NEW YORK (AP) — The COVID-19 pandemic cut the connections between people and emptied the spaces they met. For award-winning architect and theater designer David Rockwell, it struck at the very heart of his work.
From designing KAOS Nightclub in Las Vegas to transforming Los Angeles’s historic Union Station at the Oscars, creating spaces where people gather has always been the focus. Now that idea was actually dangerous.
During his first Zoom meeting with newly remote members of his 250-person staff, Rockwell began with some grim humor against a backdrop of a frightened, locked-down city.
“I opened up by saying, ‘Well, here’s the good news: At least we don’t depend on creating experiences to bring people together for a living.' There was a sort of silence and I said, ‘I’m joking. Actually, that is what we do. So we need to figure out ways we can do that.’”
As the nation gingerly emerges from quarantine, Rockwell is offering exactly that in book form: “Drama” — a kind of mood board for the way Rockwell sees the world and many ideas for what a new post-COVID-19 world could look like.
“Drama” is firmly at the intersection of theater and architecture, using examples from inside and outside the firm to tease out six fundamental concepts both disciplines share: Audience, ensemble, worlds, story, journey and impermanence.
“I’ve been thinking about this for sort of my whole adult life because I’ve never seen a boundary between architecture and theater,” Rockwell says. “It’s been more of a feedback loop for me.”
The book, written with Bruce Mau and published by Phaidon, is full of arresting images to explain the ideas. Like how his work designing the restaurant Nobu Downtown found creative ways around architectural restrictions or how the Spanish Steps in Rome are designed to pull the eye toward the sacred. He writes: “For me, design is about bringing people together and making them feel something.”
Count no less than Frank Gehry as a fan. “David is a great leader and a great inspiration in the field of architecture, design, theater design, and, well, you name it," he said. "He is a voracious creator, but he is an equally great listener with boundless curiosity. ‘Drama’ shows you all sides of this great talent.”
Infused throughout the book is a relentlessly optimistic view that life can be made better and more beautiful if we start by simply designing better spaces, especially where people meet.
“The act of making something is such a life-affirming thing,” says Rockwell, who is donating his share of the royalties from the book to The Actors Fund. “One of the things designers can do is actually help build a solution.”
The Rockwell Group designs everything from cafes to theater sets. Rockwell's first Broadway show was “The Rocky Horror Show” in 2000, and the credits started piling up: “Hairspray,” ″Legally Blonde,” ″The Normal Heart” and “Tootsie,” among them. He won a Tony Award for “She Loves Me.”
His architecture affects his sets and vice versa. When he was designing JetBlue’s $800 million terminal in New York City, Rockwell convinced the airline to consult with Tony-winning director-choreographer Jerry Mitchell to improve passenger movement.
The book illustrates a ranging, multi-disciplinary mind, including interviews with architect Daniel Libeskind, music producer and composer Quincy Jones, museum director and curator Thelma Golden, playwright and actor Anna Deavere Smith, chef and humanitarian José Andrés, and Oscar-winning production designer Adam Stockhausen.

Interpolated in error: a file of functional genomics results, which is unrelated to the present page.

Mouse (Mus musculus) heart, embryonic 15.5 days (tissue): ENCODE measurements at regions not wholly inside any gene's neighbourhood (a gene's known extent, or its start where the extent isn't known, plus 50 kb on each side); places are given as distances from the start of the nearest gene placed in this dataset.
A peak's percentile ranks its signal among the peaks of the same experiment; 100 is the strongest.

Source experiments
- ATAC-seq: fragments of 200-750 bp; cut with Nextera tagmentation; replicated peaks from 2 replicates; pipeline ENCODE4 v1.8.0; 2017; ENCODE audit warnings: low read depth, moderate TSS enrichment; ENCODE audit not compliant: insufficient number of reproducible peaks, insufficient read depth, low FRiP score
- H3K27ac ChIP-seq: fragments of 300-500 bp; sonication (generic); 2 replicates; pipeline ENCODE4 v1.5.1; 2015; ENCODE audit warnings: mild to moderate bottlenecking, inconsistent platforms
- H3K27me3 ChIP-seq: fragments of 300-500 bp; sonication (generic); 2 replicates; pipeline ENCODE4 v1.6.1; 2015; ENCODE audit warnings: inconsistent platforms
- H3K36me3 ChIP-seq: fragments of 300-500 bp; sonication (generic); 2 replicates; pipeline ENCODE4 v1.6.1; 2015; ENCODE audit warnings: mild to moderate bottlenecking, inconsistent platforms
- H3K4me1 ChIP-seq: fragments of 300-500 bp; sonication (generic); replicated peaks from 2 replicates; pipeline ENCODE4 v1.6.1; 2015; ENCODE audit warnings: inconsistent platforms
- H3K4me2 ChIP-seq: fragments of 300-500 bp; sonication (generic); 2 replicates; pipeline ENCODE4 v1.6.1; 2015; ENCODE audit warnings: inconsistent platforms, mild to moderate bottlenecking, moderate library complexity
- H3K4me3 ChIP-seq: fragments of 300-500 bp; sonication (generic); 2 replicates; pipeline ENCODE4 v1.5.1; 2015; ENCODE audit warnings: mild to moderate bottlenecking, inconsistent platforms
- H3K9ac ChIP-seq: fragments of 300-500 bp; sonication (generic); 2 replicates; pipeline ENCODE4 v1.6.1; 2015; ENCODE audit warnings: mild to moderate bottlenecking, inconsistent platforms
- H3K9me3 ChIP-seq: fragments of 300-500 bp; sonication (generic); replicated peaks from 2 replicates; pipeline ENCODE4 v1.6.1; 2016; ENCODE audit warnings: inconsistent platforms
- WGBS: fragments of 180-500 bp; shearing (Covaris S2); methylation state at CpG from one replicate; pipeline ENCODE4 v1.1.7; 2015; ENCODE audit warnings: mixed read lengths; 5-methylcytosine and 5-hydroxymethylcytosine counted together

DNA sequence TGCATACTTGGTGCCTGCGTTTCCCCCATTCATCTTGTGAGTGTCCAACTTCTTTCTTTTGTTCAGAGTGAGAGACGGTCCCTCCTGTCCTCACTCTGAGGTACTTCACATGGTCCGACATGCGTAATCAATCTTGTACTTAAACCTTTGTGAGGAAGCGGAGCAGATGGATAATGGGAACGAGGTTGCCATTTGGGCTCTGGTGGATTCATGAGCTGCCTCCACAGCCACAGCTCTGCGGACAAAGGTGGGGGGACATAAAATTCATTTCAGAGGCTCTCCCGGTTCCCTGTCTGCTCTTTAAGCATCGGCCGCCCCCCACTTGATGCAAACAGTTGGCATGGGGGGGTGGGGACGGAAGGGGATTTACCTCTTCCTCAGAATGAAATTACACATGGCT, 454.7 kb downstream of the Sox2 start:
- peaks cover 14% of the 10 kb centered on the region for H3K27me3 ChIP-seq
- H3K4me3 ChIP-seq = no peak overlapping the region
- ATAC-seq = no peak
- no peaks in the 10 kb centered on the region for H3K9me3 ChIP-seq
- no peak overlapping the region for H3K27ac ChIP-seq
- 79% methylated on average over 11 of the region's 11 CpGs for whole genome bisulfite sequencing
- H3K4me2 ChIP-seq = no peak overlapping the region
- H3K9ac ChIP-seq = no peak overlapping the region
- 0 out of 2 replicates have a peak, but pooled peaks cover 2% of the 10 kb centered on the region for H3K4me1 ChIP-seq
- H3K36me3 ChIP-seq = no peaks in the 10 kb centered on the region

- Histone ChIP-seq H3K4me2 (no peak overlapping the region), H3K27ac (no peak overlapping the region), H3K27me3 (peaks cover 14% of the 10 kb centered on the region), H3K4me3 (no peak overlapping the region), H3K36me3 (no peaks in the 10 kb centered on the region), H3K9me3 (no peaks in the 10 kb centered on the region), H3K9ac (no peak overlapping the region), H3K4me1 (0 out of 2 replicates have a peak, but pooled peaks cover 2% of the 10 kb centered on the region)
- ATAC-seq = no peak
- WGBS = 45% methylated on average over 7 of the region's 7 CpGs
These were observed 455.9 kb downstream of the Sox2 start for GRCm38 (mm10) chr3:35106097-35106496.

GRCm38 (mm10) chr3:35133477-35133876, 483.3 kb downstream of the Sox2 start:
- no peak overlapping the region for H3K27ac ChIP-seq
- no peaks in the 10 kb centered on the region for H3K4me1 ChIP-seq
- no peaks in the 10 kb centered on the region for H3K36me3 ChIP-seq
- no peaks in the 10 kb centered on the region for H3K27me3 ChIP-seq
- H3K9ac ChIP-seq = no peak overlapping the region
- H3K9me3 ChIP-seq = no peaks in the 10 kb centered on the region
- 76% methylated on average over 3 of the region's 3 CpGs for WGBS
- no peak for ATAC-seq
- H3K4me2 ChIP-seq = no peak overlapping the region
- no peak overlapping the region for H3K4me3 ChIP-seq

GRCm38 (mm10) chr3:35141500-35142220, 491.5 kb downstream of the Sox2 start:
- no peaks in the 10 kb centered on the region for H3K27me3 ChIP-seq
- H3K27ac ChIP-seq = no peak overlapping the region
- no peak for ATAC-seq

Rockwell has been thinking a lot about how we will emerge from lockdown and perhaps redefine what our public spaces mean, especially our open-plan offices.
“Post-COVID, I think movement patterns — choreography, understanding how people move, understanding adaptability — is going to be important for cities,” he says. “We’re in a period of redefinition. So what we’re going to do in offices, why we need to go there, I think is all ripe for reinvention.”
Rockwell sees the continued need for Zoom meetings as one thing that will endure after the pandemic, but is still a fan of in-person meetings, which can trigger collaborations and fresh ideas.
“All the planning that you put into designing something is to hopefully allow some spontaneous activities to happen,” he says. “It’s the 15 minutes in between meetings when you’re running into someone getting a cup of coffee where you may have an idea that’s not going to come from Zoom.”
He sees flexibility in the nation's future, like the giant blue foam blocks he created as playground equipment that puts the power of creation and collaboration in the hands of kids. The Rockwell Group has helped restaurants during the pandemic by designing modular outdoor eating spaces and dreaming up portable staging for theater companies.
“There is opportunities for new creative ideas to come to market,” he says. “There are spaces that are only used for three or four hours a day. Are there other uses we can use those for?”
Rockwell recently showed his flexibility and style by creating an intimate cocktail lounge and gardens for the Oscar telecast, somehow managing to keep it socially distant but also elegant and keeping in tune with the earliest Oscars.
“I felt that was a chance to anchor it in the history and the power of movies,” he says. "It was a full-on. It was like being a student again. It was three all-nighters and lots of intense work in L.A. but totally satisfying.”
Mark Kennedy is at http://twitter.com/KennedyTwits